Once a regular dining option, a mix of cultural and economic factors pushed lamb off the American dinner table. To put the meat back on the menu, ranchers and retailers are being encouraged to reach out to a more diverse set of consumers, specifically American Muslims and Latinos.
Colorado is one of the top states in the country for lamb production and those sheep ranchers, feedlot owners, and processors are banking on America becoming a more diverse place. Without more Muslim and Latino communities embracing local lamb, the industry fears this niche meat could slip even further off the dinner plate, or be completely usurped by foreign producers like Australia or New Zealand.
Today, the average American eats roughly a half-pound of lamb per year. That number has been dropping for decades. Compare that to the more than 50 pounds of beef and almost 90 pounds of chicken each American eats every year. Megan Wortman, executive director for the American Lamb Board, the industry’s producer-funded promotional arm, says lamb is saddled with perception problems.
“We’ve lost a couple generations that just do not have any experience with lamb, or they’ve had a really bad experience with lamb,” Wortman says. “The grandmother who overcooked it, and it was tough and brown and dull and gamey. They put mint jelly all over it. We like to say our lamb today isn’t really your grandfather’s lamb.”
A report from the U.S. Department of Agriculture’s Agricultural Marketing Research Center puts it bluntly: “The majority of U.S. residents do not consume any lamb.” The agency adds that for the most part the growing ethnic populations in the northeast and on the West Coast have kept the American lamb industry afloat.
After a market crash in 2012, the American Lamb Board set its sights on creating new demand in Muslim and Latino markets. In 2013, there were an estimated 5.7 million American Muslims with $98 billion in spending power. The Lamb Board’s market analysis puts the Latino population at 54 million, with $1.2 trillion in spending power. To put its plan into action, the Lamb Board is now giving ranchers and retailers lists of “dos and don’ts” when marketing lamb to ethnic consumers -- like avoid showing women in hijabs or men in sombreros on packaging -- and rolling out a website specifically targeted at the growing group of consumers.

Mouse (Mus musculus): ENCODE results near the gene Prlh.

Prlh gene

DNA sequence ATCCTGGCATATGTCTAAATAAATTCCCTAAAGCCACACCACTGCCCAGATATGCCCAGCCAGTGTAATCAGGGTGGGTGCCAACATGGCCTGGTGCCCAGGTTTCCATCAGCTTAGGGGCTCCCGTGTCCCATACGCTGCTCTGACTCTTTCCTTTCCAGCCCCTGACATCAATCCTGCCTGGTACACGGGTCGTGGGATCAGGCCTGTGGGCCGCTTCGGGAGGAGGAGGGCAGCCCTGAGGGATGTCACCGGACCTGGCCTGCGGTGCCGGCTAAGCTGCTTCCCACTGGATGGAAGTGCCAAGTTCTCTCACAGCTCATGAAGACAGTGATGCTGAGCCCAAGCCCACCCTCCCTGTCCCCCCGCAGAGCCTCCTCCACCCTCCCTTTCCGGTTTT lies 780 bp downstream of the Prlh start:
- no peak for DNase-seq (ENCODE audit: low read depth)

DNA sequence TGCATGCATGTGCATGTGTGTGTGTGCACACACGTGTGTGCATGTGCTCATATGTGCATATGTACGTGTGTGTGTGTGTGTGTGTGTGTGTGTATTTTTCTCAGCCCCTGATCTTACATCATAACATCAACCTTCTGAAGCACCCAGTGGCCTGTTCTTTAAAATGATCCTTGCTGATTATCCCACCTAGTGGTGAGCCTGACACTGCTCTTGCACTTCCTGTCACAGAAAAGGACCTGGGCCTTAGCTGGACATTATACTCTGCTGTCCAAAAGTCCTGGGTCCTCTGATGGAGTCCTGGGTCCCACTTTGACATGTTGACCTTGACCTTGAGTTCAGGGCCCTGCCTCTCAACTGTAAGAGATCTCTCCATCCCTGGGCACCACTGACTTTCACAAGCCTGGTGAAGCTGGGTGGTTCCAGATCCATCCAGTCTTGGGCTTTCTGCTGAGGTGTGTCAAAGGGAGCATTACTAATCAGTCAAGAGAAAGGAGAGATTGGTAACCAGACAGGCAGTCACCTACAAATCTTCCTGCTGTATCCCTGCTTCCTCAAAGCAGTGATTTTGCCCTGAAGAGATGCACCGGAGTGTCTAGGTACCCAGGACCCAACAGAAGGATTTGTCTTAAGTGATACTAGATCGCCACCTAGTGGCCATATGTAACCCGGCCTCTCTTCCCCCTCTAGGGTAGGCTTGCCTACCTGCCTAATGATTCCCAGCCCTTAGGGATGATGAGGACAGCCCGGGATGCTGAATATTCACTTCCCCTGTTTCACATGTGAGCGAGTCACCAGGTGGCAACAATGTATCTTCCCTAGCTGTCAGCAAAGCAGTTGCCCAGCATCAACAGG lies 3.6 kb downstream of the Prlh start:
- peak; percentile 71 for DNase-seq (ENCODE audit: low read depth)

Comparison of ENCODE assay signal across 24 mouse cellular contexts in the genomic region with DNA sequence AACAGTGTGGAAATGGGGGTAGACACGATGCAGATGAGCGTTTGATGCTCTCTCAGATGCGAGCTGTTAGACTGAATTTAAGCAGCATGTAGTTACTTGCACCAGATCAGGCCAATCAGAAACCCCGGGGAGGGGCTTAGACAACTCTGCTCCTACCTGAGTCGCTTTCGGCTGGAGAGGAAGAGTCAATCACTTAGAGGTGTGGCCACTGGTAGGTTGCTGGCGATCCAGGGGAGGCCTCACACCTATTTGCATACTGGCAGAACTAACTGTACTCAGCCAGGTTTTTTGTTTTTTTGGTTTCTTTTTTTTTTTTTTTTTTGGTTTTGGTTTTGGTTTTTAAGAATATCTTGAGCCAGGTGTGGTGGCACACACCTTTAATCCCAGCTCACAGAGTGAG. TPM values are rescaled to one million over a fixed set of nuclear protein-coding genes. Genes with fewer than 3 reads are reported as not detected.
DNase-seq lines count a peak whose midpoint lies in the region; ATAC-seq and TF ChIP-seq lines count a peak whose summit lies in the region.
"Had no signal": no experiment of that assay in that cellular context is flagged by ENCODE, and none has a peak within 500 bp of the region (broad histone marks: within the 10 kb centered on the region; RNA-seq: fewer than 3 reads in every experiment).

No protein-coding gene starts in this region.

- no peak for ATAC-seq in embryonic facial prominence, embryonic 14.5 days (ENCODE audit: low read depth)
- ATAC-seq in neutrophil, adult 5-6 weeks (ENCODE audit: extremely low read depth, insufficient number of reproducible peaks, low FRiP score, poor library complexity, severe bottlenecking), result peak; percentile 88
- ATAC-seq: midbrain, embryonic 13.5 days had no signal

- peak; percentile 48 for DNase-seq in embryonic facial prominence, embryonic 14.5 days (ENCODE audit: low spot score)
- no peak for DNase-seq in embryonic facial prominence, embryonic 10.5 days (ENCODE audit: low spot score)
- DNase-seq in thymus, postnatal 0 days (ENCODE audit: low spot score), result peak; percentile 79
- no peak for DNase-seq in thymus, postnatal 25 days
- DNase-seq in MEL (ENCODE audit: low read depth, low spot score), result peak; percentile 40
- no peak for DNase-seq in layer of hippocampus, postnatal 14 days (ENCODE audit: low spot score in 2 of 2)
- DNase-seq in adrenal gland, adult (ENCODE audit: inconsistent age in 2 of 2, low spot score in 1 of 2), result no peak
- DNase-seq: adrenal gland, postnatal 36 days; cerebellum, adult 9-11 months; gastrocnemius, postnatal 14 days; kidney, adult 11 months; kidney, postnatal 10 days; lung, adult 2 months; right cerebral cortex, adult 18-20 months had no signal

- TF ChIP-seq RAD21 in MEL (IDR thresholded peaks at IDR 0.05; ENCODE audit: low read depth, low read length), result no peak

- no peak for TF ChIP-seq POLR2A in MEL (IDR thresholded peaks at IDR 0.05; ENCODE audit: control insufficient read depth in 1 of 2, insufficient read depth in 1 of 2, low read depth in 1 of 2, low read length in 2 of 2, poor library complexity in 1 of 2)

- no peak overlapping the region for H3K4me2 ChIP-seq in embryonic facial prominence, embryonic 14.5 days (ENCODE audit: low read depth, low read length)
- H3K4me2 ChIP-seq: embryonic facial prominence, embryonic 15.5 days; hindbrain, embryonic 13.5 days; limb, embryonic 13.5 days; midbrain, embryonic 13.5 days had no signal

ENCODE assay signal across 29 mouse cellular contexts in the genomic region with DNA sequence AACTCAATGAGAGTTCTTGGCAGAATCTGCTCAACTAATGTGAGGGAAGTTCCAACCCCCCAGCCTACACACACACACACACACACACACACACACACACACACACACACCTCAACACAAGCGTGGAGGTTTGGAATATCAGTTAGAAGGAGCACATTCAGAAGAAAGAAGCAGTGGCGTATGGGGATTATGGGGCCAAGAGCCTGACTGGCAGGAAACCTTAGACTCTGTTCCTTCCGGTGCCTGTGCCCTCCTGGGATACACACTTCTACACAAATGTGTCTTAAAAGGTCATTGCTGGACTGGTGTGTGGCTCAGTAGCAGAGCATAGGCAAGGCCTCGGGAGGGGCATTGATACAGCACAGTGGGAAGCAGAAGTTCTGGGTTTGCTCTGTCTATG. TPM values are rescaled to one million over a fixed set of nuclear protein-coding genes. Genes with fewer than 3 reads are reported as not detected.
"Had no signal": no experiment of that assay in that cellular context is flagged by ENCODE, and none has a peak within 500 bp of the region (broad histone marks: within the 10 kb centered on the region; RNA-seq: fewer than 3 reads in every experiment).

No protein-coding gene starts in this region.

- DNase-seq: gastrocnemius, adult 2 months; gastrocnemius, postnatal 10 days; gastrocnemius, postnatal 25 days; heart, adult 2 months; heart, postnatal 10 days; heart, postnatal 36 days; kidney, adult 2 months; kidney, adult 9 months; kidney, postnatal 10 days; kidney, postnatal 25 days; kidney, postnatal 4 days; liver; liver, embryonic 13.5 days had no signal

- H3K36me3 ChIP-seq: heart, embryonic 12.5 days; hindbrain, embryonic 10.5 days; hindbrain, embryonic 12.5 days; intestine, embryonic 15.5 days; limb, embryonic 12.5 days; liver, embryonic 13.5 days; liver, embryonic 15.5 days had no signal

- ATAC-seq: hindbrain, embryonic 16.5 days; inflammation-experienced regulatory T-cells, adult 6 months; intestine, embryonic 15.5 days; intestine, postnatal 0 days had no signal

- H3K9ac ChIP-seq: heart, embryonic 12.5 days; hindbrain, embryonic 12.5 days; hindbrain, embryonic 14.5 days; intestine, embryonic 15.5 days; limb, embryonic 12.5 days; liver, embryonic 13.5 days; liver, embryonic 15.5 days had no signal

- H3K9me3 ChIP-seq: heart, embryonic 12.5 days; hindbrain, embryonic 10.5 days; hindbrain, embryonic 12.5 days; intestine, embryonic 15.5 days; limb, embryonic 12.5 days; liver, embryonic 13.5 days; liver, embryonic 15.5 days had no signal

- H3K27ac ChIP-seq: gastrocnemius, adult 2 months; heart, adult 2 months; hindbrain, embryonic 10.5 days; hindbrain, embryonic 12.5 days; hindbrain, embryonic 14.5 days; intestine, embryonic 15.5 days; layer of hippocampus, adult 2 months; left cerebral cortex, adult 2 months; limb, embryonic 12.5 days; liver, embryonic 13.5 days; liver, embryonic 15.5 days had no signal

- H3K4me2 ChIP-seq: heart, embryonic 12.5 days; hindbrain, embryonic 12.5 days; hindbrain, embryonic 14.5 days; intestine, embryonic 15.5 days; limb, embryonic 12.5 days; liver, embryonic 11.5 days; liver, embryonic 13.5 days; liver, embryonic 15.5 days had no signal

In the meantime, even without targeted advertising and marketing, buyers and processors are seeing a boost while the face of America changes. In Fort Collins, Colorado, Abdel Himat sits slouched on the bright orange benches of the Centennial Livestock Auction. He’s at the auction house every week for the lamb sale.
“We’re looking for good lambs,” Himat says. “Good meat on them. Good size. 100 pounds or less, that’s what the ethnic market wants, which is different from what the American likes. They like them bigger, more fat on them.”
The auction is fast-paced, with an auctioneer barking prices into a loudspeaker. But for Himat, it’s all second nature. He started at the auction after leaving his native Sudan 16 years ago. Back then he says he was the only Muslim buyer here, taking home about 20 lambs a week. Now he has competitors, and he buys hundreds of lambs at auction.
“The younger they get and the smaller they get the higher they get. The older they get and the bigger they are, the cheaper they are,” Himat says.
He essentially acts as a lamb broker. He buys the young sheep from Colorado, Nebraska, and Wyoming ranchers at the auction, arranges for them to be slaughtered and processed to Islamic standards known as halal, and then drives the meat to about a dozen ethnic and international grocery stores in metro Denver.
Some of the lamb Himat buys ends up at Mehran Diba’s Arash International Market in Aurora.
“This is the meat department we have. This section is part of lamb, lamb ribs, lamb shoulders, lamb neck, lamb legs,” Diba says.
Although on this day, almost the entire section is empty. A rush on lamb wiped out the case. Diba says the demand for lamb sometimes outstrips his supply. After Easter he had to send his buyer on an overnight trip to a Montana auction house to keep his store stocked.
“It’s not that easy. Montana, Wyoming, wherever we can find, he goes,” Diba says.
There’s often not enough lambs, or at least not enough cheap ones, at auction to fill his meat case at busy times of the year. His customers are looking for a very specific type of lamb, one that’s lean and small. Many of his customers also ask that it be halal-certified. All those attributes run contrary to the production model many American ranchers use, fattening the animals on feedlots to grow larger, and subsequently, more profitable.
To adequately serve the growing Muslim and Latino markets, and compete with lamb-producing powerhouse countries, the way American ranchers raise sheep, and the way processors slaughter and butcher the animals, will need to change, says Anders Hemphill, vice president of marketing with Superior Farms, one of country’s largest lamb processors.
“What we’re really starting to see is a new generation of younger sheep ranchers who are coming in and they’re very eager to better understand the market and really bring things to market that are going to be applicable to different consumer segments,” Hemphill says.
Rancher A.J. Nelson, who helps run Cactus Hill Ranch near Windsor, Colorado, agrees. His family’s been raising sheep since 1918. Nearly all the sheep in Nelson’s feedlot end up in processing plants that are halal-certified, bound for grocery stores in the northeast and on the West Coast.
“Marketing it towards the Muslim and Mexican communities, that’s definitely the way to do it, if you’re gonna want to sell it in any real volume,” Nelson says.